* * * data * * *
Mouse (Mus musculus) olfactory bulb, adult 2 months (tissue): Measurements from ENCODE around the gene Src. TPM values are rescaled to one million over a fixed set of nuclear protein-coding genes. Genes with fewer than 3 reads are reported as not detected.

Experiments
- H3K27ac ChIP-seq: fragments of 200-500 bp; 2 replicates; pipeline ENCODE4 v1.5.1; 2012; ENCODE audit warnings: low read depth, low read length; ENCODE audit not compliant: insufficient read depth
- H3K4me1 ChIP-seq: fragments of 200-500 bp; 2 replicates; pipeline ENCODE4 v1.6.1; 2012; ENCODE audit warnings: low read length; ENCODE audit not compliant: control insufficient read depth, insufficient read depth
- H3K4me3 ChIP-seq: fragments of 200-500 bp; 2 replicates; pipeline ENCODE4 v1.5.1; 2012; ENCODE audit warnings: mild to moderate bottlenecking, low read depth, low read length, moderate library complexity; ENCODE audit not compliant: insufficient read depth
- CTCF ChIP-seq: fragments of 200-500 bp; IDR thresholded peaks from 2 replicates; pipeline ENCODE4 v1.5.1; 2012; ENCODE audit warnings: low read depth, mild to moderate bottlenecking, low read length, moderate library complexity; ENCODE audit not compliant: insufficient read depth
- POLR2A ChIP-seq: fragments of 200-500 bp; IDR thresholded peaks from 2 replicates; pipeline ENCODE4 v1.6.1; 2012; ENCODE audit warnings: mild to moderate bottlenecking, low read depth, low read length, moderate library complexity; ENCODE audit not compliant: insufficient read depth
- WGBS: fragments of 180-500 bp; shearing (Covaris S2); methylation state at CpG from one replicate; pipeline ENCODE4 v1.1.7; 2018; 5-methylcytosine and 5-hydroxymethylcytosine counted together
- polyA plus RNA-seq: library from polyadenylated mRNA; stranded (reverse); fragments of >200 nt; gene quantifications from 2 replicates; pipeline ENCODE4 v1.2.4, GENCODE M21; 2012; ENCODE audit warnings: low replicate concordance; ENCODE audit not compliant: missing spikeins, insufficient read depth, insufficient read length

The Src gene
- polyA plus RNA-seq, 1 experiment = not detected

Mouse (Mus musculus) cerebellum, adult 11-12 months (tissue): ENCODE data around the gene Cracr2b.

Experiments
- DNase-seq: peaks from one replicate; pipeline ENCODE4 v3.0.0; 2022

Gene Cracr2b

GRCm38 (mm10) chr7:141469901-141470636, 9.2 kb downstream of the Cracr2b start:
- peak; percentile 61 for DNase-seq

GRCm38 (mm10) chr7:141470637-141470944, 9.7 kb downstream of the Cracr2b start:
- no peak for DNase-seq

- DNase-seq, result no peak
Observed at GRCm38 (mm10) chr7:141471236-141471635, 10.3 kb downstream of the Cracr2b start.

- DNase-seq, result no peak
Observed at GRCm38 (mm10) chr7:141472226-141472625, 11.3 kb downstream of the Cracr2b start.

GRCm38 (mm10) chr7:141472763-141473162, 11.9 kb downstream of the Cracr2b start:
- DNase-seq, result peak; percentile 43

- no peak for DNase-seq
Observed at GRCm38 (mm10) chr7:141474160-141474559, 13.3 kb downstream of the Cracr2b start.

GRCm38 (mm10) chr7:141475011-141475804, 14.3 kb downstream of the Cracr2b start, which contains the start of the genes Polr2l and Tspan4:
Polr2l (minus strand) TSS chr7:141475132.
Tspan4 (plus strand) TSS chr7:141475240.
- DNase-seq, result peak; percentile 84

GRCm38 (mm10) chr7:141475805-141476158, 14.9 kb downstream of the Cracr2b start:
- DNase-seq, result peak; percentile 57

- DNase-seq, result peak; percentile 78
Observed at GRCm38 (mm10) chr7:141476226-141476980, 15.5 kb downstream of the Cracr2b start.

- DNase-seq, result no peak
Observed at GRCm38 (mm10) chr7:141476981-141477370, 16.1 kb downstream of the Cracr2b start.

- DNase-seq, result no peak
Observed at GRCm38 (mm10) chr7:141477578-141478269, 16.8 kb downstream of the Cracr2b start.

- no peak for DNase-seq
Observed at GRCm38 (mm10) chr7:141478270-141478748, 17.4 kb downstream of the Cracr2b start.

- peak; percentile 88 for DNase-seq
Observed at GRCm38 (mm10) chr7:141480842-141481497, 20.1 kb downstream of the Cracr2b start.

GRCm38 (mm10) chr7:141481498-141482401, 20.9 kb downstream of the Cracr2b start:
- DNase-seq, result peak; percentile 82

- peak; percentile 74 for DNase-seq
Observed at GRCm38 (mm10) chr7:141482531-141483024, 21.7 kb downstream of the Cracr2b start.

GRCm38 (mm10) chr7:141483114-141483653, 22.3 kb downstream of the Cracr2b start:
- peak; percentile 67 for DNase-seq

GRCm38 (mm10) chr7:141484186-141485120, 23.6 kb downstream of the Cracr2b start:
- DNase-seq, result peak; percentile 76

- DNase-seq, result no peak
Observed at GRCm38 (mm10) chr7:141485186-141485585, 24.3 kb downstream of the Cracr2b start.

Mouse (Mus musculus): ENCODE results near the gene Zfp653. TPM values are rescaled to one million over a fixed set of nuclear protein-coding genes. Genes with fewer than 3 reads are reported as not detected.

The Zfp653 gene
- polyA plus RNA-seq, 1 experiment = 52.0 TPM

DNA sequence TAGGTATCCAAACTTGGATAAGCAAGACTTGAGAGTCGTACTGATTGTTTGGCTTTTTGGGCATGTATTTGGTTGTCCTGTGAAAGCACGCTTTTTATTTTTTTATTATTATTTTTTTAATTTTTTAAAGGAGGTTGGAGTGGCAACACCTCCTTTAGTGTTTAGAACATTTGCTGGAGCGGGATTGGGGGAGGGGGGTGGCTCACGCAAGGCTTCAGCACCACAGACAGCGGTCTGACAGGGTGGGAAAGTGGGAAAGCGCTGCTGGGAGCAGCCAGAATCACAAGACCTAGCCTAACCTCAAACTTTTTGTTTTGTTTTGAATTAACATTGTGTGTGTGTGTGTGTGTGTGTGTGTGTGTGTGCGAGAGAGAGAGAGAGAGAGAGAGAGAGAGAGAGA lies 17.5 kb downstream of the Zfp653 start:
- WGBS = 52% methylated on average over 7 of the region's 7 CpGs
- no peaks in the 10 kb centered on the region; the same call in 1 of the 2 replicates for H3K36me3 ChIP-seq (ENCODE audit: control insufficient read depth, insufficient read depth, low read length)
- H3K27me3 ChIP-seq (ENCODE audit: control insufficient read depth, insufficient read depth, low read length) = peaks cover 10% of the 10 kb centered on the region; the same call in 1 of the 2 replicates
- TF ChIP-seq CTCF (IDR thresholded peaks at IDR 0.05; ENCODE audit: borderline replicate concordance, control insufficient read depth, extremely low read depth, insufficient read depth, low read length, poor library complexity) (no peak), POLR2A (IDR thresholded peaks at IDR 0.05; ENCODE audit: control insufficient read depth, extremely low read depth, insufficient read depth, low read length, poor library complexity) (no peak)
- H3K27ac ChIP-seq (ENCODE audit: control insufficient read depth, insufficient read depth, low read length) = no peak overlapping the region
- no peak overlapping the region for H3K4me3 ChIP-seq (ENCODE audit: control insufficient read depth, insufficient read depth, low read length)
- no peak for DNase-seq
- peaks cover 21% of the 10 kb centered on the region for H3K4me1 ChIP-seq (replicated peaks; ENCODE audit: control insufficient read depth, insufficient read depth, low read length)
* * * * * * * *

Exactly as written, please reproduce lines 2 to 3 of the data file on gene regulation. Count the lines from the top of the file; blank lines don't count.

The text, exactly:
Experiments
- H3K27ac ChIP-seq: fragments of 200-500 bp; 2 replicates; pipeline ENCODE4 v1.5.1; 2012; ENCODE audit warnings: low read depth, low read length; ENCODE audit not compliant: insufficient read depth